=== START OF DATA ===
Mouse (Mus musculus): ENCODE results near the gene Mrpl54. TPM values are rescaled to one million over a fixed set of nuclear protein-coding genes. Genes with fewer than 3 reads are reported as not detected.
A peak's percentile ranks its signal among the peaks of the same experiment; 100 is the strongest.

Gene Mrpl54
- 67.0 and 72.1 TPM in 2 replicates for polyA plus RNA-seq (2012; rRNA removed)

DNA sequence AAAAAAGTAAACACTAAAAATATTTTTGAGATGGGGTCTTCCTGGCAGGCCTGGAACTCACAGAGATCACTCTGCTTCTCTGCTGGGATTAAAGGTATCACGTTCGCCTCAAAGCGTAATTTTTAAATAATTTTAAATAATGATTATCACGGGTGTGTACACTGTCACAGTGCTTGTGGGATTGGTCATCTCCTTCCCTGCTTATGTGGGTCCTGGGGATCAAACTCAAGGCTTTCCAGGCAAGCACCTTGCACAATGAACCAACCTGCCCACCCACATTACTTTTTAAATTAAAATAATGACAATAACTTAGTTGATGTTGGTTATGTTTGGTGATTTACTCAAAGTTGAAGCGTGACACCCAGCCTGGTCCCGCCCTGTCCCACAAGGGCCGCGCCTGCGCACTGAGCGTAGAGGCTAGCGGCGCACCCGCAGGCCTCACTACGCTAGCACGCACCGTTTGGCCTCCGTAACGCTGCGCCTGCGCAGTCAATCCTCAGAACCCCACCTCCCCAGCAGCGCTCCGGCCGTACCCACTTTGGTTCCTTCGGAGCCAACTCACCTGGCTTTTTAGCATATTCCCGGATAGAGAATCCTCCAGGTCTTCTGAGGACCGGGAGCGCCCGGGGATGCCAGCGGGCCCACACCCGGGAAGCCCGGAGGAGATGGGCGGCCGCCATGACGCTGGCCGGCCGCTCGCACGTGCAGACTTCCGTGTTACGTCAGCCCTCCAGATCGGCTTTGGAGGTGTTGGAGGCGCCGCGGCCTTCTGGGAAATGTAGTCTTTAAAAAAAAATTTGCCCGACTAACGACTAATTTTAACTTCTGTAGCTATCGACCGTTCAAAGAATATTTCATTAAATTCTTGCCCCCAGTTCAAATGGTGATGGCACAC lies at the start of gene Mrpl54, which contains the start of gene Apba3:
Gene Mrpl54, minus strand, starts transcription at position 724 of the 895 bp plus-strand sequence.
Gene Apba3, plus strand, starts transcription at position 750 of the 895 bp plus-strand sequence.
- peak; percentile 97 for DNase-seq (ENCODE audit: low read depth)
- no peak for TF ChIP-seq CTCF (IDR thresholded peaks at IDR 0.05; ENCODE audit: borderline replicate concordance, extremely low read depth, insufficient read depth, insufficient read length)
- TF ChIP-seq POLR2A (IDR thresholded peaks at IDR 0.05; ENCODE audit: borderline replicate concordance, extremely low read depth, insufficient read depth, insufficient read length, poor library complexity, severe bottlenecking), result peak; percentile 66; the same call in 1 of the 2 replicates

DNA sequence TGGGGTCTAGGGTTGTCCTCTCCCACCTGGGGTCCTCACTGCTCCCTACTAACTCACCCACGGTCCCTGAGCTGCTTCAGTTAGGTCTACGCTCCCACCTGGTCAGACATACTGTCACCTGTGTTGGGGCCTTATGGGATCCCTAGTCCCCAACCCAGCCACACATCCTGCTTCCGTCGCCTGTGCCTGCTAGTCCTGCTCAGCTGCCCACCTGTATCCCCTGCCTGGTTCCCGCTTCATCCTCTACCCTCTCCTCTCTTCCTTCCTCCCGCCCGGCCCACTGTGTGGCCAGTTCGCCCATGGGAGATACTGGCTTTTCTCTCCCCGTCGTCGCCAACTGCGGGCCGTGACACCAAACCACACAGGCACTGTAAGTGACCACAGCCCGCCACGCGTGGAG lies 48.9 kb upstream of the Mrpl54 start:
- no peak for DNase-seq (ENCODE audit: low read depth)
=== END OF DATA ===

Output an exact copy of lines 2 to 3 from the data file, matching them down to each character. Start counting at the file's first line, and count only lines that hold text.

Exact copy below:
A peak's percentile ranks its signal among the peaks of the same experiment; 100 is the strongest.

Gene Mrpl54